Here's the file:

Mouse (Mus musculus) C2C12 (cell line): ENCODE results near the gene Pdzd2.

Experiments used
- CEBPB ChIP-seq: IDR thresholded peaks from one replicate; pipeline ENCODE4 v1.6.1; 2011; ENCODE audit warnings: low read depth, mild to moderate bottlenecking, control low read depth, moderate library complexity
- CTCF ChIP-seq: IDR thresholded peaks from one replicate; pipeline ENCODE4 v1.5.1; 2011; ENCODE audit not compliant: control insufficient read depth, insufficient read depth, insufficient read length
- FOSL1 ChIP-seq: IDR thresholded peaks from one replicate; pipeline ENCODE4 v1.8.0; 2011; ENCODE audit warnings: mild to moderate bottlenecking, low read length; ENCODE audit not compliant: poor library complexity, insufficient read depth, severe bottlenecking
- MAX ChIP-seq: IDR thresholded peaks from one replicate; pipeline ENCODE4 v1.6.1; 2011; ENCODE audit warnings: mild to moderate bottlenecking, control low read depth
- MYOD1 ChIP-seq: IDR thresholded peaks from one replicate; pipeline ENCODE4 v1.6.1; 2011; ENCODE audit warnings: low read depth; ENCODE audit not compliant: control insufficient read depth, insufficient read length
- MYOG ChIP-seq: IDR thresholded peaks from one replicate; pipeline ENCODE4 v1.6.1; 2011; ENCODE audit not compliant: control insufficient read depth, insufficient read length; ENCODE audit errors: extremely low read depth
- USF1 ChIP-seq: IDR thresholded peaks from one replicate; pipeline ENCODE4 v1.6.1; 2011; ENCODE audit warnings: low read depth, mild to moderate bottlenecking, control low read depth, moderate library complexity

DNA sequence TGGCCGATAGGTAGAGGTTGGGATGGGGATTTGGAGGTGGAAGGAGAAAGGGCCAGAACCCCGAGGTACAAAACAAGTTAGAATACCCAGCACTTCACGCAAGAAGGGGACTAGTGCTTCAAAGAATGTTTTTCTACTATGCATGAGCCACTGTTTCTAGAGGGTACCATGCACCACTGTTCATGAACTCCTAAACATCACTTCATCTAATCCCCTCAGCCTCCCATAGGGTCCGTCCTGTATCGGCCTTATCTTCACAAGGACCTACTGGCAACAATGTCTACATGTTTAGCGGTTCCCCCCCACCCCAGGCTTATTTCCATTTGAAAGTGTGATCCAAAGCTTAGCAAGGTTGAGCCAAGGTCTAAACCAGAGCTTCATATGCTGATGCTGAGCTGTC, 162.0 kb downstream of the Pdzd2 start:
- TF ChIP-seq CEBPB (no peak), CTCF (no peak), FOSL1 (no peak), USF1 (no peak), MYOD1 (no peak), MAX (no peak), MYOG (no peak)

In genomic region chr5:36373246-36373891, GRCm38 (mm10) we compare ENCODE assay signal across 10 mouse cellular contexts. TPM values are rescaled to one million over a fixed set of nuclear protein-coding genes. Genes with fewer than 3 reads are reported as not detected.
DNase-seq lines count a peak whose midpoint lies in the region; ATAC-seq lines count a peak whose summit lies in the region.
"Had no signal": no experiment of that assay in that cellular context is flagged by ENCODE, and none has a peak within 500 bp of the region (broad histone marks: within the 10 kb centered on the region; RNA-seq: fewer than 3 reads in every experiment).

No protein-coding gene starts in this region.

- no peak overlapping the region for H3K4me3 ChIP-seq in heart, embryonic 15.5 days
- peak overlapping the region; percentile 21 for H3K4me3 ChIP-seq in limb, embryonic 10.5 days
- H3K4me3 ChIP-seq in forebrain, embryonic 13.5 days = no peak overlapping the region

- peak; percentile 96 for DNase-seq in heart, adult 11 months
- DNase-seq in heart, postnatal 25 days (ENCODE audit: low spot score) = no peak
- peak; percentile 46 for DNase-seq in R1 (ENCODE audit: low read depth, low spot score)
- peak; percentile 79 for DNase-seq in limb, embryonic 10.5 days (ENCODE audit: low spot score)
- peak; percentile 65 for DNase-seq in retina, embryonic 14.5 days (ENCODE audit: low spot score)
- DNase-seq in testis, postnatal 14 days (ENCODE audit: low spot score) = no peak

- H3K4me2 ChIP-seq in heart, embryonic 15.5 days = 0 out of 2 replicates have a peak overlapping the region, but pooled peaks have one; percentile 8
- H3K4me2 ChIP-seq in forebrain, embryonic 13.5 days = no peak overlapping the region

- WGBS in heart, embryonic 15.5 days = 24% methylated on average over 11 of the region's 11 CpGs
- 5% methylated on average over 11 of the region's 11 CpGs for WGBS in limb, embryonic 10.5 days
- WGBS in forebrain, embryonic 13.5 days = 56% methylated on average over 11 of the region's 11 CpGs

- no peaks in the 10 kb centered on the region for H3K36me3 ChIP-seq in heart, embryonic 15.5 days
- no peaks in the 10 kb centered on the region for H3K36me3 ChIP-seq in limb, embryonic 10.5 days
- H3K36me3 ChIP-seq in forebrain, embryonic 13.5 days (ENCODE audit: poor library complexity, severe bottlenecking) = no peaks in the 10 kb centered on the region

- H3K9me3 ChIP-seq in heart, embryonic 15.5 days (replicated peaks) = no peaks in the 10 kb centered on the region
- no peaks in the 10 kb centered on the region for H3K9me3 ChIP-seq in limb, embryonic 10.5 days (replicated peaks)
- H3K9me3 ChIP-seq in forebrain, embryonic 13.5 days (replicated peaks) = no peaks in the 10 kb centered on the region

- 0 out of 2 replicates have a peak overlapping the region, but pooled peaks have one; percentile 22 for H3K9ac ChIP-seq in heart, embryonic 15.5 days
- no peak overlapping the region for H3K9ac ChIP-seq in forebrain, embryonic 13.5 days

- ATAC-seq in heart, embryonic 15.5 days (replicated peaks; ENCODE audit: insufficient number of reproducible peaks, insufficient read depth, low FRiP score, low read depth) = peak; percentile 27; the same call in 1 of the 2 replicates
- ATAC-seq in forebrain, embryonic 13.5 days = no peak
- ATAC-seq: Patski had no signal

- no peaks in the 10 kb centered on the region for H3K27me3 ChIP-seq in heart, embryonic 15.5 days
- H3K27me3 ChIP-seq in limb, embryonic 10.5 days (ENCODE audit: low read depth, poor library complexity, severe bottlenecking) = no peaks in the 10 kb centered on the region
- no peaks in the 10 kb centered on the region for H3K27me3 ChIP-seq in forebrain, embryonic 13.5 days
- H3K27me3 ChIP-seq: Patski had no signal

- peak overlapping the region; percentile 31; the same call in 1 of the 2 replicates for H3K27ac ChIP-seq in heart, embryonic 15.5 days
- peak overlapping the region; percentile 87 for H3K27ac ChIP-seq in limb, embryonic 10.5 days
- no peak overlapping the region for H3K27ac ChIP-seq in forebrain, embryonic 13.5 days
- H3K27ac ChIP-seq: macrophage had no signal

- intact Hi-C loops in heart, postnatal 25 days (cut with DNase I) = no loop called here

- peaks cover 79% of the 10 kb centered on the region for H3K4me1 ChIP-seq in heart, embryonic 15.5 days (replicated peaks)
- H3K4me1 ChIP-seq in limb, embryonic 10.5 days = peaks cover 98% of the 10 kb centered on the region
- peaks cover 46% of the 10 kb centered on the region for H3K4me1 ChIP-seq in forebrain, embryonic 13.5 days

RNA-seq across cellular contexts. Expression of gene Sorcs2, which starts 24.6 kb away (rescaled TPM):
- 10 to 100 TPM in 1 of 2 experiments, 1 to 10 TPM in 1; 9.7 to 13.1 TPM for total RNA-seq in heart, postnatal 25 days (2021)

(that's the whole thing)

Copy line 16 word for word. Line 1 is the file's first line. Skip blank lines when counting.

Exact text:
- no peak overlapping the region for H3K4me3 ChIP-seq in heart, embryonic 15.5 days